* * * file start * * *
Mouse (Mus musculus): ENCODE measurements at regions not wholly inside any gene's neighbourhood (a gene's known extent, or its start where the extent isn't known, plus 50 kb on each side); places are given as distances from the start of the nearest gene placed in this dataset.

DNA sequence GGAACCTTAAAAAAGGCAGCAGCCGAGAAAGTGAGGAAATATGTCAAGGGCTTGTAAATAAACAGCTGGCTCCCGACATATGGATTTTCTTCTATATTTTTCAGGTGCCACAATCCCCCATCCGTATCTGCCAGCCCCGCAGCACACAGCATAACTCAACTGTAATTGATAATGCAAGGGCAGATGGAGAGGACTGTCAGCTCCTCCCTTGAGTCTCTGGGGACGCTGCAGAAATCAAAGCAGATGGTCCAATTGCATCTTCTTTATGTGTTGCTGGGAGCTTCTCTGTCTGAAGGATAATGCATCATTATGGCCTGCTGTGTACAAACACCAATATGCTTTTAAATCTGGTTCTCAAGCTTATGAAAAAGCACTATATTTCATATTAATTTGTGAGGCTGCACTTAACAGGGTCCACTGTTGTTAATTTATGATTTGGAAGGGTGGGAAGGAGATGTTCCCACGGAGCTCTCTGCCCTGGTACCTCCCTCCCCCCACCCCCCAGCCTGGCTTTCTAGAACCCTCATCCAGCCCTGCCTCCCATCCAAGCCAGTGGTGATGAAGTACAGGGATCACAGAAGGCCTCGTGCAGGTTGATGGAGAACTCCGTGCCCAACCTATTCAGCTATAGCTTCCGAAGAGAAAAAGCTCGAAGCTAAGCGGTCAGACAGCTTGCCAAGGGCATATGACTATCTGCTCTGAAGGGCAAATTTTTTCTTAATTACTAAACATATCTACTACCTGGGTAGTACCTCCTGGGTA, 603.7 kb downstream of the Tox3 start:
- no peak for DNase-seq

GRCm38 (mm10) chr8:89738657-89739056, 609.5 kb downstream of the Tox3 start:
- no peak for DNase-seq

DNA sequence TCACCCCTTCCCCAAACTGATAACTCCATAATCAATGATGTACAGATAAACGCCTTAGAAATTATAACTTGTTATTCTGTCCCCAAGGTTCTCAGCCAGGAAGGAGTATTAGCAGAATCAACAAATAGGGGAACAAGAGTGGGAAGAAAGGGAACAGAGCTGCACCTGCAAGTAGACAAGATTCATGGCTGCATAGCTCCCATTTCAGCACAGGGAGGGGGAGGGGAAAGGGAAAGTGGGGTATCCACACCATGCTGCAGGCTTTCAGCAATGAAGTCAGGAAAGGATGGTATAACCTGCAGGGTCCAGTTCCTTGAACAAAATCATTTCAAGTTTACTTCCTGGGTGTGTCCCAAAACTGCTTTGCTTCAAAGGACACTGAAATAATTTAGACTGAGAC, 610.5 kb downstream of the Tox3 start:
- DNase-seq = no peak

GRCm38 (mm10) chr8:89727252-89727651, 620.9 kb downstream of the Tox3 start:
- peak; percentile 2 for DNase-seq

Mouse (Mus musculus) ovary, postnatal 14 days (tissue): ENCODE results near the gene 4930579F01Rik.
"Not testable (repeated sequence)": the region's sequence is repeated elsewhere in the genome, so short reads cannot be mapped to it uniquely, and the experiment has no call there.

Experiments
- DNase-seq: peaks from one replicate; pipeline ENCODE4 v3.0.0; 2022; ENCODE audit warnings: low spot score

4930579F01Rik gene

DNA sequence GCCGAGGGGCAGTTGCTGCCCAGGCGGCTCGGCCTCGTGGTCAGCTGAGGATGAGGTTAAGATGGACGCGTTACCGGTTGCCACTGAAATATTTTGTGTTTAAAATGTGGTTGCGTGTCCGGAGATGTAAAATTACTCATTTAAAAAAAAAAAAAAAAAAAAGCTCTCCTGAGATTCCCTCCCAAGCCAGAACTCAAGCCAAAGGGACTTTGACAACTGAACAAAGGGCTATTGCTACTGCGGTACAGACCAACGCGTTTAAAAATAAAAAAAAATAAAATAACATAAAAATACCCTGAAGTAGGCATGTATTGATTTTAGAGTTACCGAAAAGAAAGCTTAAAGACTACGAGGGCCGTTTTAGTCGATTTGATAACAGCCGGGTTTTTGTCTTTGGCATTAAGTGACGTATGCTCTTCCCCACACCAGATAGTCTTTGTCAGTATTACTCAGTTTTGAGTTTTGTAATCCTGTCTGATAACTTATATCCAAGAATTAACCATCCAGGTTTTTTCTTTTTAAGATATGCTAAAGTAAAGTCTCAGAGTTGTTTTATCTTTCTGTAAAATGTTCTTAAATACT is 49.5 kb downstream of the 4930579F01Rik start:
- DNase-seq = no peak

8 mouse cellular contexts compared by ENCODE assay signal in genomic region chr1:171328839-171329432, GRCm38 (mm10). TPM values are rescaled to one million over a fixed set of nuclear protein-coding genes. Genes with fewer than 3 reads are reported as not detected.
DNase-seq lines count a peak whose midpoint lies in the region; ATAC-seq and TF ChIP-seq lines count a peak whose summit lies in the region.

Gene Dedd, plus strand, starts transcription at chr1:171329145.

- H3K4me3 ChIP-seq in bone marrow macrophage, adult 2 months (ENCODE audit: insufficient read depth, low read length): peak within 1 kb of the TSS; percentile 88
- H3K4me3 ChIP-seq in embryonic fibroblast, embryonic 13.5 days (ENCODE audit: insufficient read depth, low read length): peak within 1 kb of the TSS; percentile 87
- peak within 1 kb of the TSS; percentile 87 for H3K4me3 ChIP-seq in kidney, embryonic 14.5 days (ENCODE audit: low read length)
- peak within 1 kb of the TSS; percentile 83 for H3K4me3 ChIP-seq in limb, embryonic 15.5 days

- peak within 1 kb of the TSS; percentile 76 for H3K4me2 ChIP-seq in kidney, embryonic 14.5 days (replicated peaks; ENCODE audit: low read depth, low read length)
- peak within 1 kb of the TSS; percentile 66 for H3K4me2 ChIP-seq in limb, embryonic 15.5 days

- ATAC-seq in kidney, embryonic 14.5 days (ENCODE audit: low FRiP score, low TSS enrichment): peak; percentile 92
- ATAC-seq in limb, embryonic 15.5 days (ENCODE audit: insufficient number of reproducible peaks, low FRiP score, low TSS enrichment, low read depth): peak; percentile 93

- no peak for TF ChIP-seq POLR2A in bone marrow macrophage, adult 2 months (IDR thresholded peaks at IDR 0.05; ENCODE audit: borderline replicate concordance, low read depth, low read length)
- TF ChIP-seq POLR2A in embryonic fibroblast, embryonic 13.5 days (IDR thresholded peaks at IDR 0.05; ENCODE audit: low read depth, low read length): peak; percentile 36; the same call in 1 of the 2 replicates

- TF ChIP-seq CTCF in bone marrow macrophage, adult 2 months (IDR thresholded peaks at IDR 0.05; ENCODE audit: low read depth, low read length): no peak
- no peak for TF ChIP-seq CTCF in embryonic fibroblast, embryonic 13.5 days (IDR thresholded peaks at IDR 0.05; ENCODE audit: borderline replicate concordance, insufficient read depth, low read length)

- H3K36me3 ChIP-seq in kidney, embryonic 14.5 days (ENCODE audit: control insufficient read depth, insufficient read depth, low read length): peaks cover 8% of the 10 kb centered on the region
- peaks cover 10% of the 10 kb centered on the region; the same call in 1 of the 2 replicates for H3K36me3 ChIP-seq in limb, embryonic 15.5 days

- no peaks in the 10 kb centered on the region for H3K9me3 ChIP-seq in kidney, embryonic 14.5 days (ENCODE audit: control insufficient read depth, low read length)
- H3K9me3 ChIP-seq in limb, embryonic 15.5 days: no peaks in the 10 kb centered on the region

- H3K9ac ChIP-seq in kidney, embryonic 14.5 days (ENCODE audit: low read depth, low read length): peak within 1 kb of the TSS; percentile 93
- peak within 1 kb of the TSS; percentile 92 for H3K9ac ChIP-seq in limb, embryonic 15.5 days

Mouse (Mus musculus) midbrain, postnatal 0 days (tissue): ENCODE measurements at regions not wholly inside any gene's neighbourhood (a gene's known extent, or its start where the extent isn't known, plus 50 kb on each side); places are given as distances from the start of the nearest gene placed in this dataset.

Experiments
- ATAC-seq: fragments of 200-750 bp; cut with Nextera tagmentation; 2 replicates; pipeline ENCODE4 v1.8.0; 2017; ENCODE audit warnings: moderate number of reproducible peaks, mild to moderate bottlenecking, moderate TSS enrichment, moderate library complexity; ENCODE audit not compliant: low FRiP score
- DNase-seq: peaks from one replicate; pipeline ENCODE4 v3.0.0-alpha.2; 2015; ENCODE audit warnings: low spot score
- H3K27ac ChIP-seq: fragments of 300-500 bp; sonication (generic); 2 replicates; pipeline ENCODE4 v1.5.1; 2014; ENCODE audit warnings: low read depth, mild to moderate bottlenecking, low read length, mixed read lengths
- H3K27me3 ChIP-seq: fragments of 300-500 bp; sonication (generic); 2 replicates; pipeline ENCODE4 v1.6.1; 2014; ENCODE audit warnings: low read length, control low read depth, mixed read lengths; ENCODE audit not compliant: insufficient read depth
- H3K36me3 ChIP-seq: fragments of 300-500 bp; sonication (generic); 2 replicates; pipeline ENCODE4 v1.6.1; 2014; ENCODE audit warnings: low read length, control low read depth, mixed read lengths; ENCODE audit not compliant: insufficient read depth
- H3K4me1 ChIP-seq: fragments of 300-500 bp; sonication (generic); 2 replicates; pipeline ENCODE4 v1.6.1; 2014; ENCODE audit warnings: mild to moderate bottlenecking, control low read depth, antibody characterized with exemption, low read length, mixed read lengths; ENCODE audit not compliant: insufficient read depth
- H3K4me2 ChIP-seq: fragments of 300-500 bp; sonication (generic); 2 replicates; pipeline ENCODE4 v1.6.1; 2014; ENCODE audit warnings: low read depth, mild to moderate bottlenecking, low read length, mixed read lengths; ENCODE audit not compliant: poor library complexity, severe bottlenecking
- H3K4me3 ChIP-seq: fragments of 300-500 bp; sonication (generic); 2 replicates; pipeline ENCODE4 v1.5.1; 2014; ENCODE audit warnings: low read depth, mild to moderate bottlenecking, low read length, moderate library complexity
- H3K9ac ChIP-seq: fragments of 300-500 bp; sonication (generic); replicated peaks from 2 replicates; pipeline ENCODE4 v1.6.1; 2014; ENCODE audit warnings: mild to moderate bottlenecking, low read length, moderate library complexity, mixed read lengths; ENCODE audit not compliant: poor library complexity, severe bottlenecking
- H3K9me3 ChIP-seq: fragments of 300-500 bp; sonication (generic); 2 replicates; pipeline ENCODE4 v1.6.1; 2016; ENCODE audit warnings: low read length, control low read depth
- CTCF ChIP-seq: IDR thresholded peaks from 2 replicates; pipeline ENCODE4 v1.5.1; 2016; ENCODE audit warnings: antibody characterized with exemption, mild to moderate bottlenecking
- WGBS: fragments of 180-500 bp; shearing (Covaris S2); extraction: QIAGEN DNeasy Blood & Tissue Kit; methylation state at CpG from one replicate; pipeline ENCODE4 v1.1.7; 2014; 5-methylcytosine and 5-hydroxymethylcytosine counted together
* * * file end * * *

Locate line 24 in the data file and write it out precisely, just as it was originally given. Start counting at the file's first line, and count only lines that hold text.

- peak within 1 kb of the TSS; percentile 76 for H3K4me2 ChIP-seq in kidney, embryonic 14.5 days (replicated peaks; ENCODE audit: low read depth, low read length)